You don’t have to warm up to high-pitched boy personalities on stage.
You won’t have to listen to Justin Bieber’s Billboard Hot 100 chart-topping hits from the past year for sage marketing advice.
But what you should do is take a page (or five) out of the book of this 16-year old’s rise to fame. Whether you like, envy, or can’t stand him you must appreciate Bieber’s brand awareness and sprawling web presence.
He was just your average boy; living with his single mother, going to school, and honing his craft playing tribute music wherever people would listen. At 12-years old he was doing what he loved; publicly singing and strumming his guitar in his local Stratford, Ontario town.
How did he become a household name? Who in the world is even listening to his music? What Bieber marketing strategies can you apply to your own business, starting today, to help you create your own fame?
Here are the facts.
5 Marketing Lessons From Justin Bieber
He had the good fortune of starting his career young. Not simply because he will have gobs of cash for years-and-years yet, but because of lack of negative external forces.
As kids we have dreams and share our dreams with everyone around us. Everyone encourages us to reach for the stars and let nothing stand in our way. Before long, what happens?
People start knocking you down a few pegs. They become jealous if you get the promotion at work or skeptical of your intentions to start an online business or website.
Bieber shamelessly owned it. He shared his talent openly and confidently while he was young (he still is).
Your Takeaway: Own it. Rekindle the exhilaration of dreaming about what you wanted to be when you grew up. Embrace what you want to do this year and go at it with fervor. Your audience awaits.
2. Video Promotion
Justin Bieber joins the ranks of Lady Gaga and entertainer Jon Lajoie (NSFW) as a viral internet video sensation. He’s eclipsed Lady Gaga for the most-viewed YouTube video which is a massive feat in itself.
If you aren’t leveraging multimedia in your marketing program you’re sunk. Video is a highly-shareable and search-engine friendly media component that needs to be a part of your marketing arsenal. Your audience may prefer to learn and engage in various ways; so if you’re mainly text-based try adding video to resonate with more fans.
With a simple camera, some sly editing, and pithy videos you can quickly gather channel subscribers and have them share your video with friends, fans, and family.
3. Market Polarization
Polarization is eloquently defined by Guy Kawasaki:
“Don’t be afraid to polarize people. Most companies want to create the holy grail of products that appeals to every demographic, social-economic background, and geographic location. To attempt to do so guarantees mediocrity.”
Justin Bieber’s music may never make it onto your iPod or into your CD library. That’s OK for Justin; he will make a very comfortable living with support from the raving fans he has lined up directly behind you.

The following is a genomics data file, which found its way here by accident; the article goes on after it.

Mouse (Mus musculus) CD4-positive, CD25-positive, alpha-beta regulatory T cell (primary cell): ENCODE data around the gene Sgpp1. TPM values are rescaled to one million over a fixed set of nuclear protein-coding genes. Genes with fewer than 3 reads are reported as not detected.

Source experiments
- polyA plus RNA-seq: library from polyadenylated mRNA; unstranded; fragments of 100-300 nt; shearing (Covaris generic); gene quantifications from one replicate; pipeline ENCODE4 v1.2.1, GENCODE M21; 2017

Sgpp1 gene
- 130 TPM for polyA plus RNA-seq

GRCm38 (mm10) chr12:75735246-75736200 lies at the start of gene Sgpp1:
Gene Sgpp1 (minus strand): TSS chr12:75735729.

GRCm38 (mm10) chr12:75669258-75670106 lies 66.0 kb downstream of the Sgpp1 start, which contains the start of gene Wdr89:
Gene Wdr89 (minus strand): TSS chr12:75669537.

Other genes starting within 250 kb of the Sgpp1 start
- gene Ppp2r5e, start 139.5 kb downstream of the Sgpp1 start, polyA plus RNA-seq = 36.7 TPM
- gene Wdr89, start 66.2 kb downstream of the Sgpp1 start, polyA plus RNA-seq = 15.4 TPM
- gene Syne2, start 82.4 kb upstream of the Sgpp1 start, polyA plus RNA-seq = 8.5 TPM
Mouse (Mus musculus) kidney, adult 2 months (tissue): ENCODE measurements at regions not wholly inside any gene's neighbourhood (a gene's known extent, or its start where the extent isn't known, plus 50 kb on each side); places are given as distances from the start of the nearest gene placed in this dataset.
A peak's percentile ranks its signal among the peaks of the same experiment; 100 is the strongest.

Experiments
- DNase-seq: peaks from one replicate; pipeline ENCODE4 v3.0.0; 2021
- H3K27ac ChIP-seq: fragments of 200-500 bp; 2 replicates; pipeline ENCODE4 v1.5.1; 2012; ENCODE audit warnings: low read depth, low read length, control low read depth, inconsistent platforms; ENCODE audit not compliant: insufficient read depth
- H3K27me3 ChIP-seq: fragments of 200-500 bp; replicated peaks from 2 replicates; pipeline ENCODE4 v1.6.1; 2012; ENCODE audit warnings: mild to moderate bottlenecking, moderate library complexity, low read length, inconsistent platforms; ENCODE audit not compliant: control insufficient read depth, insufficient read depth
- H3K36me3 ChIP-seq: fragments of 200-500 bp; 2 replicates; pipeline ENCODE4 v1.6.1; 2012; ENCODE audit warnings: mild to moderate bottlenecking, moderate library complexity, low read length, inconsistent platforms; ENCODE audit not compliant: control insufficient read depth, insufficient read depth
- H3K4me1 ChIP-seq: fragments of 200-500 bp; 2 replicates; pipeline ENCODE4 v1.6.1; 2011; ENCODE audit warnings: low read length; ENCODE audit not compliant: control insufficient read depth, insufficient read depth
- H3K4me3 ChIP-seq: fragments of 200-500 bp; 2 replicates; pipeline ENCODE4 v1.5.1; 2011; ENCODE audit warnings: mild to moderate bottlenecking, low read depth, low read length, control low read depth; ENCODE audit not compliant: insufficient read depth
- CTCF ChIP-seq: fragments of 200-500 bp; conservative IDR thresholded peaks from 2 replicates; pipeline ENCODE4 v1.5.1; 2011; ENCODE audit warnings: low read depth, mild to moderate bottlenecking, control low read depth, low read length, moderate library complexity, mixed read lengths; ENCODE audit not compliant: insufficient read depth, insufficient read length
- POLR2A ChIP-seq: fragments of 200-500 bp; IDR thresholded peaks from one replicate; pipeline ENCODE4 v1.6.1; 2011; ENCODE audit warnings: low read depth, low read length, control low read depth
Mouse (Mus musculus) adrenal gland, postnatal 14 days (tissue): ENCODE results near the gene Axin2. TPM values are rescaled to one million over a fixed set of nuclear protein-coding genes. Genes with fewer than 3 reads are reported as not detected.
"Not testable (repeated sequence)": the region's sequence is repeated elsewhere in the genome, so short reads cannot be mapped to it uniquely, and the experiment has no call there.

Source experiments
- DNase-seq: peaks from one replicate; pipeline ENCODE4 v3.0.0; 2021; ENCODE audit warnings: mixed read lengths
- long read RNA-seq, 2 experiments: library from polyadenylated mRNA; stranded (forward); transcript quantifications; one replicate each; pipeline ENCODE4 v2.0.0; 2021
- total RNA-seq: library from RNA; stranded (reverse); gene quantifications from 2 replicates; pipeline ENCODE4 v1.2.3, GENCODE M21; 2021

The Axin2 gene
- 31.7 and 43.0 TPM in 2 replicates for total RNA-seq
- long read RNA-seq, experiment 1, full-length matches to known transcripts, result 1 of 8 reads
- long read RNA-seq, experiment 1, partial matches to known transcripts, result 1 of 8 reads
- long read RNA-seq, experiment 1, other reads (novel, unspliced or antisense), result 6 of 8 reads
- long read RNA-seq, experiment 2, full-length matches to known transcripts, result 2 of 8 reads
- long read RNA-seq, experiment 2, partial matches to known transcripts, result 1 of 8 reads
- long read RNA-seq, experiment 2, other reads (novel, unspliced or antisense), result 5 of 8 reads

Your message, widget, website, or marketing shouldn’t be cast as a vast net for every passerby. Stop playing in the gray area and serve a specific, loyal and well-defined customer.
Now to be fair, Bieber hit his stride in a few short years. For many of us it’s going to take longer to get the word out. Nevertheless, he persevered in his quest to becoming a world-recognized musician.
Make progress toward your own business goals every day. As Seth Godin would say, “just ship,” and adjust on-the-fly. What if an idea flops? Get up, wipe off, adjust your course and learn from your mistakes. Just keep pressing forward because you never know when you’ll reach your tipping point.
You can’t work in a vacuum. You have to network with others, branch out, ask or accept some help and advice from others in your industry. That’s just the way human business works.
Did 16-year young Justin Bieber do this? You bet. Hip-hop heavyweights Ludacris and Kanye West have been collaborating with Bieber to help promote the young star. Why? It’s smart business because we all share an audience.
You need to discard the, “my customer/your customer,” mentality and realize we all have a shared audience. Just because you shop at Target does that mean you won’t buy from Kohl’s, Wal-Mart, or Sears? Heck no.
The same holds true for businesses in similar service or product verticals; brands can quickly gain traction by joint-venturing with complementary brands.
Create Your Fame Today
You don’t have to embrace the work of Justin Bieber or any other celebrity but it’s helpful to model your success after what works. Use your conviction in your idea or business concept and start leveraging the social web and help of others to spread your message.
Isn’t it time you set yourself squarely in the spotlight of your industry?